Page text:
"This is a fundamentally new approach that can be further refined and optimised to give brain-controlled prostheses greater performance, and therefore greater clinical viability," Shenoy noted. When we type or perform other precise tasks, our brains and muscles usually work together effortlessly. But when a neurological disease or spinal cord injury severs the connection between the brain and limbs, once-easy motions become difficult or impossible.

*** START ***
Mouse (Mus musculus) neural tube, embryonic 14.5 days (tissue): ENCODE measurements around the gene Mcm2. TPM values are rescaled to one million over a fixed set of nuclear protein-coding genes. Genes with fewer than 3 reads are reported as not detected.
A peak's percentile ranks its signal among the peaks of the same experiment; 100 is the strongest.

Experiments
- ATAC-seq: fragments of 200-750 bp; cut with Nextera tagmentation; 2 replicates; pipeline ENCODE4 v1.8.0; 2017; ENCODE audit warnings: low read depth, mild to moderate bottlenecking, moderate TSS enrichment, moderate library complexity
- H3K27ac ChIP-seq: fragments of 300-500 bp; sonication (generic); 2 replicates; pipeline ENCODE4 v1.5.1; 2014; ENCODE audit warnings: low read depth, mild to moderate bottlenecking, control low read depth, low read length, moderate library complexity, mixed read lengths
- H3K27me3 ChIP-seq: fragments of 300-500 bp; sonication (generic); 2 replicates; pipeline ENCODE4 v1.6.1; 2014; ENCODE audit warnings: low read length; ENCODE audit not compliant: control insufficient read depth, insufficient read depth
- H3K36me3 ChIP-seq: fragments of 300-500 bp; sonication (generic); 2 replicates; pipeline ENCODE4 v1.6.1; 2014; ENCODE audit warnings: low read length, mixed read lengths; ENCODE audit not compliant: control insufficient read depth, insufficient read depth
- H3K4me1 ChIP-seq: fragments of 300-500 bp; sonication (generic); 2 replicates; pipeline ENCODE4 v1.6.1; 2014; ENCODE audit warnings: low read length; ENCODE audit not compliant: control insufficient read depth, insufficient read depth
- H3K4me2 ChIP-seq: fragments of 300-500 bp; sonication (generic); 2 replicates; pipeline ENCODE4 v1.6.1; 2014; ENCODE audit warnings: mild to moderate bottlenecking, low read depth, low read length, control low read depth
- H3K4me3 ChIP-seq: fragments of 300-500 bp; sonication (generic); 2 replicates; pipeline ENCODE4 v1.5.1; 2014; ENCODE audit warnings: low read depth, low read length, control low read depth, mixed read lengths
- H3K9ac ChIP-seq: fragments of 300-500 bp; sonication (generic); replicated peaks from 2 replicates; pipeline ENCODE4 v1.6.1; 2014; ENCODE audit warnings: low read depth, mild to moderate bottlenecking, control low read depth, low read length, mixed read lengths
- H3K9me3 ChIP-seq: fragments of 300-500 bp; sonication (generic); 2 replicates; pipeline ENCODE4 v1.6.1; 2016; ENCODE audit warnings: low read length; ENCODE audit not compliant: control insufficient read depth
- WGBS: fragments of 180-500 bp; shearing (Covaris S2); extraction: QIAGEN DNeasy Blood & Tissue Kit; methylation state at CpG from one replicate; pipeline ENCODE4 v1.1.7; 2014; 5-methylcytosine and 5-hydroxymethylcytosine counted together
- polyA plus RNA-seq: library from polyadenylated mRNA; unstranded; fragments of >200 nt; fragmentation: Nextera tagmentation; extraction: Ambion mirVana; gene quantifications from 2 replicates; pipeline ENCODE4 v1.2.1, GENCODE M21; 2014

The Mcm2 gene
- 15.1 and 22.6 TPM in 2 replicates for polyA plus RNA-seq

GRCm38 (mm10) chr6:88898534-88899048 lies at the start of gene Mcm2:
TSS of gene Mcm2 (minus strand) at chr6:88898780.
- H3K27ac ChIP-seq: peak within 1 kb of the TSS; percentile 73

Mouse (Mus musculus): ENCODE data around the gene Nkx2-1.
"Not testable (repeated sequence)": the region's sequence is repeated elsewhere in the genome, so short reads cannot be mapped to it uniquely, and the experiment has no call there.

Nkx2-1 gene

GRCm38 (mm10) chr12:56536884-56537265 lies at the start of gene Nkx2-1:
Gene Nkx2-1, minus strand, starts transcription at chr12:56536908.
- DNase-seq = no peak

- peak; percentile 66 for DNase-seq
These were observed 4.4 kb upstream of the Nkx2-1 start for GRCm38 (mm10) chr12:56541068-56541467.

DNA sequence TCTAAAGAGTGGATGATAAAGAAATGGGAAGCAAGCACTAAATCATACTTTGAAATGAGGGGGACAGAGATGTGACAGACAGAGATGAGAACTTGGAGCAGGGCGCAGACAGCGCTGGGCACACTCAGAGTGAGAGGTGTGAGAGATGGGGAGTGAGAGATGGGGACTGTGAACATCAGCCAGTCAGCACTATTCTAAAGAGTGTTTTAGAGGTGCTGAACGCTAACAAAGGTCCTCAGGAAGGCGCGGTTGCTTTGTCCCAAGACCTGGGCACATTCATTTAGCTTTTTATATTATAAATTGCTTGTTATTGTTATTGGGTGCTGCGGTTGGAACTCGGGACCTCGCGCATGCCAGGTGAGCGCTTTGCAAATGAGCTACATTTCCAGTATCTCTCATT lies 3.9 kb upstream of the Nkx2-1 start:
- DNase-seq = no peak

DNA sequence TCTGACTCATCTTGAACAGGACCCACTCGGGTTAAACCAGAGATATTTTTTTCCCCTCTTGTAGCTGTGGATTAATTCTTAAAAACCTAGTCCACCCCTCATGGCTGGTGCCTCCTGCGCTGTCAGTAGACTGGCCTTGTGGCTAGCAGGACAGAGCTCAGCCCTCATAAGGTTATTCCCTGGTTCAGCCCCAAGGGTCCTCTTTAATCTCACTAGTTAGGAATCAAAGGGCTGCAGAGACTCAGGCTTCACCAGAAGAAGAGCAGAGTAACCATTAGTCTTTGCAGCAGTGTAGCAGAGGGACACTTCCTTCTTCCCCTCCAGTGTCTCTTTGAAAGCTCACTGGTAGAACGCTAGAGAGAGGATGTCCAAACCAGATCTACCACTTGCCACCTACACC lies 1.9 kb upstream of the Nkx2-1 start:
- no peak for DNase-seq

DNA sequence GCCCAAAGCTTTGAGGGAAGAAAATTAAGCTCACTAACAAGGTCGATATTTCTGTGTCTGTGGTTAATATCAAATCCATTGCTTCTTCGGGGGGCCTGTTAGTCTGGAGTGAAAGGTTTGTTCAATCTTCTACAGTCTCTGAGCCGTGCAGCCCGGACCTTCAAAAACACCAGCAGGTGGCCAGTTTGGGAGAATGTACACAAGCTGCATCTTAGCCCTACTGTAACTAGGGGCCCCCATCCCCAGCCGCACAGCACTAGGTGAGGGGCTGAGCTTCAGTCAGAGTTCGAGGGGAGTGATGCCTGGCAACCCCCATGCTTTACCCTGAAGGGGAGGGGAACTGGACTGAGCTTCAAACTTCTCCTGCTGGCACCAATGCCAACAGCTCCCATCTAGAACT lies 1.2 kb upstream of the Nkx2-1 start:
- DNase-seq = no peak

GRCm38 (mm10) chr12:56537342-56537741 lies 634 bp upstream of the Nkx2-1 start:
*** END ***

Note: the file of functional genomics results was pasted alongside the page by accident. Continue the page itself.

In recent years, researchers have sought to give people suffering from injury or disease some restored motor function by developing thought-controlled prostheses. Such devices tap into the relevant regions of the brain, bypass damaged connections and deliver thought commands to devices such as virtual keypads. The findings appeared in the journal Nature Communications.